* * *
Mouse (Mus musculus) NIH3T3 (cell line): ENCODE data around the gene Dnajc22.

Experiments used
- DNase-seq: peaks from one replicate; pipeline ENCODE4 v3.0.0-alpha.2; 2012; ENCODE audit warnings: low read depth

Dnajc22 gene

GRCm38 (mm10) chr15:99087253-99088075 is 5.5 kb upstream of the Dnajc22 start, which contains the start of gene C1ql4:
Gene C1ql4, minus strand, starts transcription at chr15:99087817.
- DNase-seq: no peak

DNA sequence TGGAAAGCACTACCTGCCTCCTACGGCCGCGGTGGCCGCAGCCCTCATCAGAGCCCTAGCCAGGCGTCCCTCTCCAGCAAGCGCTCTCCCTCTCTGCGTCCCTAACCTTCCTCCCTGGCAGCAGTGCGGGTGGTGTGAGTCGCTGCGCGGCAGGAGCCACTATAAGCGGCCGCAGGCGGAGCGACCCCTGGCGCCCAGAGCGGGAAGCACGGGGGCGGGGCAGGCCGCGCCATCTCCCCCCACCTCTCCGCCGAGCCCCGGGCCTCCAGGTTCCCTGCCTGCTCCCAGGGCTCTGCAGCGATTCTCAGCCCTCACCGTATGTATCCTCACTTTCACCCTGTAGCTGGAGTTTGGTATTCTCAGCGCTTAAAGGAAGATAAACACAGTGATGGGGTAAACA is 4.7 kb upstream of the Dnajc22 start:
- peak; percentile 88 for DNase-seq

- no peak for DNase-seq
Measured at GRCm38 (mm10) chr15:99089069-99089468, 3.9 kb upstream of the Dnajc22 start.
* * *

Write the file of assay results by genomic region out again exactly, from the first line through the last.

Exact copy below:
Mouse (Mus musculus) NIH3T3 (cell line): ENCODE data around the gene Dnajc22.

Experiments used
- DNase-seq: peaks from one replicate; pipeline ENCODE4 v3.0.0-alpha.2; 2012; ENCODE audit warnings: low read depth

Dnajc22 gene

GRCm38 (mm10) chr15:99087253-99088075 is 5.5 kb upstream of the Dnajc22 start, which contains the start of gene C1ql4:
Gene C1ql4, minus strand, starts transcription at chr15:99087817.
- DNase-seq: no peak

DNA sequence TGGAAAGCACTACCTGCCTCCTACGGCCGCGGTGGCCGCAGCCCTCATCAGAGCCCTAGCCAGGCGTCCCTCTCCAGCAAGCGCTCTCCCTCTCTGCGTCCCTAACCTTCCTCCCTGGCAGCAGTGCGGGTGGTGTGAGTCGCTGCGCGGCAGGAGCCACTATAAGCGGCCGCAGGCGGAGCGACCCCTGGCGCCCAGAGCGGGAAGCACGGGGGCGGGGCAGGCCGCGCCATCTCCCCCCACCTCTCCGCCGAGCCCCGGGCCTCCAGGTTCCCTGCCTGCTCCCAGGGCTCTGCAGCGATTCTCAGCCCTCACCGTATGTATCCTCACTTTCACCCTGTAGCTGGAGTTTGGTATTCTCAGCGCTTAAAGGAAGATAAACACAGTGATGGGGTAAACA is 4.7 kb upstream of the Dnajc22 start:
- peak; percentile 88 for DNase-seq

- no peak for DNase-seq
Measured at GRCm38 (mm10) chr15:99089069-99089468, 3.9 kb upstream of the Dnajc22 start.